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Horror cinema, historical trauma and national identity
Author: Linnie Blake

This book explores the ways in which the unashamedly disturbing conventions of international horror cinema allow audiences to engage with the traumatic legacy of the recent past in a manner that has serious implications for the ways in which we conceive of ourselves both as gendered individuals and as members of a particular nation-state. Exploring a wide range of stylistically distinctive and generically diverse film texts, its analysis ranges from the body horror of the American 1970s to the avant-garde proclivities of German Reunification horror, from the vengeful supernaturalism of recent Japanese chillers and their American remakes to the post-Thatcherite masculinity horror of the UK and the resurgence of hillbilly horror in the period following 9/11 USA. In each case, it is argued that horror cinema forces us to look again at the wounds inflicted on individuals, families, communities and nations by traumatic events such as genocide and war, terrorist outrage and seismic political change, wounds that are all too often concealed beneath ideologically expedient discourses of national cohesion. Thus proffering a radical critique of the nation-state and the ideologies of identity it promulgates, horror cinema is seen to offer us a disturbing, yet perversely life affirming, means of working through the traumatic legacy of recent times.

The War on Terror and the resurgence of hillbilly horror after 9/11
Linnie Blake

5 ‘Squealing like a pig’: the War on Terror and the resurgence of hillbilly horror after 9/11 In a manner intriguingly reminiscent of President Bush’s Orientalist vilification of the terrorist threat in the months following the horrific events of 9 September 2001, the United States has a very long history of representing the inhabitants of its own isolated rural places or backwoods communities as monstrous, grotesque, diseased and polluted. Emerging as it did from the trauma of the Revolutionary War the foundational study of Colonial period self-image that is

in The wounds of nations
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Horror cinema and traumatic events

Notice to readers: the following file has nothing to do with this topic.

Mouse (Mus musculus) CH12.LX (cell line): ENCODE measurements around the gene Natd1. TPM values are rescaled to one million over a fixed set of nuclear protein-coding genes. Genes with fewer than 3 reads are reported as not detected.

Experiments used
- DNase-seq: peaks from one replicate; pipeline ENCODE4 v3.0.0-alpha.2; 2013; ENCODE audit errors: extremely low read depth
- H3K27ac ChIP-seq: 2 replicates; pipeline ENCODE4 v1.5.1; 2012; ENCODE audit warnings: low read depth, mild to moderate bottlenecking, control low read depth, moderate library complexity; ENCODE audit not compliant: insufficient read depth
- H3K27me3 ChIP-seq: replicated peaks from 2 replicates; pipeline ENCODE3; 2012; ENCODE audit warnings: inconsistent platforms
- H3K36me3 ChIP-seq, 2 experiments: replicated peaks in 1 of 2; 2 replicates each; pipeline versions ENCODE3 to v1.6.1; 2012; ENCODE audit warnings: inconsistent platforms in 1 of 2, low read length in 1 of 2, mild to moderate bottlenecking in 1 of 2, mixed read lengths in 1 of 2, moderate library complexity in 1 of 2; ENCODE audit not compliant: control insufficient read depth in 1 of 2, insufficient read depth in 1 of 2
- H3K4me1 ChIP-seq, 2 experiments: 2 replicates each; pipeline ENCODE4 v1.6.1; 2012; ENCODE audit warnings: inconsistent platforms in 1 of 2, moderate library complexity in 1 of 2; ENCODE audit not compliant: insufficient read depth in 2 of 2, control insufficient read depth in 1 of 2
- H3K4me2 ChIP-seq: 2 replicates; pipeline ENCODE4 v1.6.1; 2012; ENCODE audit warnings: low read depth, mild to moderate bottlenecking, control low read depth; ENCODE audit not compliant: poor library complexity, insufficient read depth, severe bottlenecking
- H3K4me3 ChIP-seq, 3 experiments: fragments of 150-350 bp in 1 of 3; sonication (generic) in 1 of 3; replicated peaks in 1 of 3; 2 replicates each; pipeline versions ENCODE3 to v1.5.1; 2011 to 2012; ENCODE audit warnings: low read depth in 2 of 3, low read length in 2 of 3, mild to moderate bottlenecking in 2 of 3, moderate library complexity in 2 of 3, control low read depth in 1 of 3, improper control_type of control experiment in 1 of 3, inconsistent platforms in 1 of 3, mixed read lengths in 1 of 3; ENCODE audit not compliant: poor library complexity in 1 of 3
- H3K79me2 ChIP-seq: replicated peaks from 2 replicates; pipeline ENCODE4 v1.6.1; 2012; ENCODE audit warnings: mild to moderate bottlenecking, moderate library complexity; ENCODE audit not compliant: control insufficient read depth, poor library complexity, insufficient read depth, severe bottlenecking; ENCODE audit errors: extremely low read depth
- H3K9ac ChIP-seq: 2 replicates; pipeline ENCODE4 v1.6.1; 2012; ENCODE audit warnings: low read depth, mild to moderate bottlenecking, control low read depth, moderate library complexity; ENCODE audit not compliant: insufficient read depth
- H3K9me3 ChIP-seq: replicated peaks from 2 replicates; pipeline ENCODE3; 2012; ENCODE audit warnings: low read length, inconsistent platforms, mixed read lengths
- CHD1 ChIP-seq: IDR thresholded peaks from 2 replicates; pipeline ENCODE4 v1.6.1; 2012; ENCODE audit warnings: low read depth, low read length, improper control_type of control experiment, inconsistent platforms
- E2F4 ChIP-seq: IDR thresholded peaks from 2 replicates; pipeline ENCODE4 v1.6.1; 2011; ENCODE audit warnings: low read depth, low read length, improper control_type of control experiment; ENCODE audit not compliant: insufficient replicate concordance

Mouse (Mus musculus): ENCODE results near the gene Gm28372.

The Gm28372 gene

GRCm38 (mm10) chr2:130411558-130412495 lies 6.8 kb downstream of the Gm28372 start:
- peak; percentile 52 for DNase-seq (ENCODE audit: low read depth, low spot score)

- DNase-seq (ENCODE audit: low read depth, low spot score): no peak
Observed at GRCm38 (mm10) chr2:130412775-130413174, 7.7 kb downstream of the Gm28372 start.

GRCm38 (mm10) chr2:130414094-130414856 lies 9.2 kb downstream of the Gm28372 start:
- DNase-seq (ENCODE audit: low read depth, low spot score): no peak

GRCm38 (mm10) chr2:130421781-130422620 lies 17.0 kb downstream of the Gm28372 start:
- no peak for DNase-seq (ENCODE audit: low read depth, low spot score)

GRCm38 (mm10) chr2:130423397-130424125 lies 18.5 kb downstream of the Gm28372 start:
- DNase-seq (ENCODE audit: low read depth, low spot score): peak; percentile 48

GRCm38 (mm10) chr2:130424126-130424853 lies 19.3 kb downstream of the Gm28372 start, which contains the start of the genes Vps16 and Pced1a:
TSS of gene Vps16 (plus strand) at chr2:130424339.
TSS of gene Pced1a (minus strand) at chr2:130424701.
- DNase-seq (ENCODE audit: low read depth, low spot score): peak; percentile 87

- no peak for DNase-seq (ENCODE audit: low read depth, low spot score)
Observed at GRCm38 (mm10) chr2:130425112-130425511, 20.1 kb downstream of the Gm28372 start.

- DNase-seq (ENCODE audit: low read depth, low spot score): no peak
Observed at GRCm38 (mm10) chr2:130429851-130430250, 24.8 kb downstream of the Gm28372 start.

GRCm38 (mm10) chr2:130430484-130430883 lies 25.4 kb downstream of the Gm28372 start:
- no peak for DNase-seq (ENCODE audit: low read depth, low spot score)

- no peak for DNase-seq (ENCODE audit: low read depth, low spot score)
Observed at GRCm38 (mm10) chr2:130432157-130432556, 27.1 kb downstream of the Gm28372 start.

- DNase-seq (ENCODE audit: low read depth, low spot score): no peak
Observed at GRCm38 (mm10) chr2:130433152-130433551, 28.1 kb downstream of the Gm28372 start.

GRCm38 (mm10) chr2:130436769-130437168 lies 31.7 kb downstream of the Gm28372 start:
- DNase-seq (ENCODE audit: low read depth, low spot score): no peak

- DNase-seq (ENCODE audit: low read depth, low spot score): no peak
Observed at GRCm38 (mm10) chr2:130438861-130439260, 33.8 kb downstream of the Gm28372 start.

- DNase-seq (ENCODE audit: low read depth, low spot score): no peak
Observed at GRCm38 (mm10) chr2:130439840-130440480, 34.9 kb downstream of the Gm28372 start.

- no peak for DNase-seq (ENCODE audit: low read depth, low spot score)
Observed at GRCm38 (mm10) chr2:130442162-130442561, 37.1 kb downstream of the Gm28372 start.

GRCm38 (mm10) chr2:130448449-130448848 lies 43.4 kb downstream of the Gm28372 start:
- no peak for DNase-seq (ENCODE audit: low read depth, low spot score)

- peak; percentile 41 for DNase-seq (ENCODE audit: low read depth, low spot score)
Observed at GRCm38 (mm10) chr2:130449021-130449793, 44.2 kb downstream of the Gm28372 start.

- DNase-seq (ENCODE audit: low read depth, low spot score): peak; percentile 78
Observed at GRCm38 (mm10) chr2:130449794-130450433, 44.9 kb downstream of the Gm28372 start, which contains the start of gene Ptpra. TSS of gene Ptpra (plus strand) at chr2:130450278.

Linnie Blake

which the generic strategies of horror cinema allow for an exploration of those traumatic events and processes that in the post-war period have come to define ‘the nation’ as site of cultural production and identity formation. Thus horror cinema’s specific sub-genres, such as the onryou, the necrophiliac romance, the hillbilly horror adventure and others have been shown not only to allow for a mediated engagement with acts so disgusting or violent that their real-life realisation would be socially and psychologically unacceptable, but for a re-creation, re

in The wounds of nations
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Linnie Blake

opposition to the totalitarian facelessness of the alien terrorist threat. As Chapter 5 of this study will illustrate though, such nationalist essentialism would be repeatedly challenged in the months and years following 9/11 by the resurgence of hillbilly horror, the 30-year-old cinematic horror sub-genre that had originally emerged from the political paranoia and flag flying Orientalism of the Vietnam years, being intimately concerned with the meanings of American freedom. In Chapter 3 I explored George A. Romero’s sense that it was in the 1970s that the United States

in The wounds of nations
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Urban versus rural in City Slickers and Hunter’s Blood
David Bell

). Hunter’s Blood , by contrast, belongs to a genre I have previously named ‘hillbilly horror’ (Bell, 1997 ). In fact, the film is routinely dismissed as a low-budget schlocker, and a poor Deliverance copy. And in some senses, it is; it certainly borrows heavily from the motifs of Boorman’s definitive hillbilly horror film, and from other staples in the genre, such as Southern Comfort . But I think the movie is

in Cinematic countrysides
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Traumatic events and international horror cinema
Linnie Blake

-industrial capitalist militarism and its cultural products since the 1970s. That sub-genre I term ‘hillbilly horror.’ Through exploration of films such as Wrong Turn (2002), Cabin Fever (2002), Wrong Turn (2003) and The Texas Chainsaw Massacre (2003) we can therefore see the concerns of Vietnam-encoded classics The Texas Chainsaw Massacre (1974), The Hills Have Eyes (1977) and Southern Comfort (1981) being revisited in the modern age – specifically as the representation of the poor white rural South enables a potent critique of the nation-state, its modes of political organisation

in The wounds of nations
America’s last frontier hero in the age of Reaganite eschatology and beyond
Linnie Blake

oneself in the image of the purportedly perfectible nation. A small, female Appalachian who as an undergraduate ‘grilled’ the BSU head ‘pretty hard on the Bureau’s Civil Rights record in the Hoover years,’ Starling has a BA in Psychology and Criminology (Magna if not Summa) and has completed a postgraduate internship at an eminent psychiatric clinic. But still, as Lecter observes in a manner entirely apposite to the study of hillbilly horror in Chapter 5, she is ‘not more than one generation away from poor white trash.’ Subject to forms of sexist abuse from the prisoner

in The wounds of nations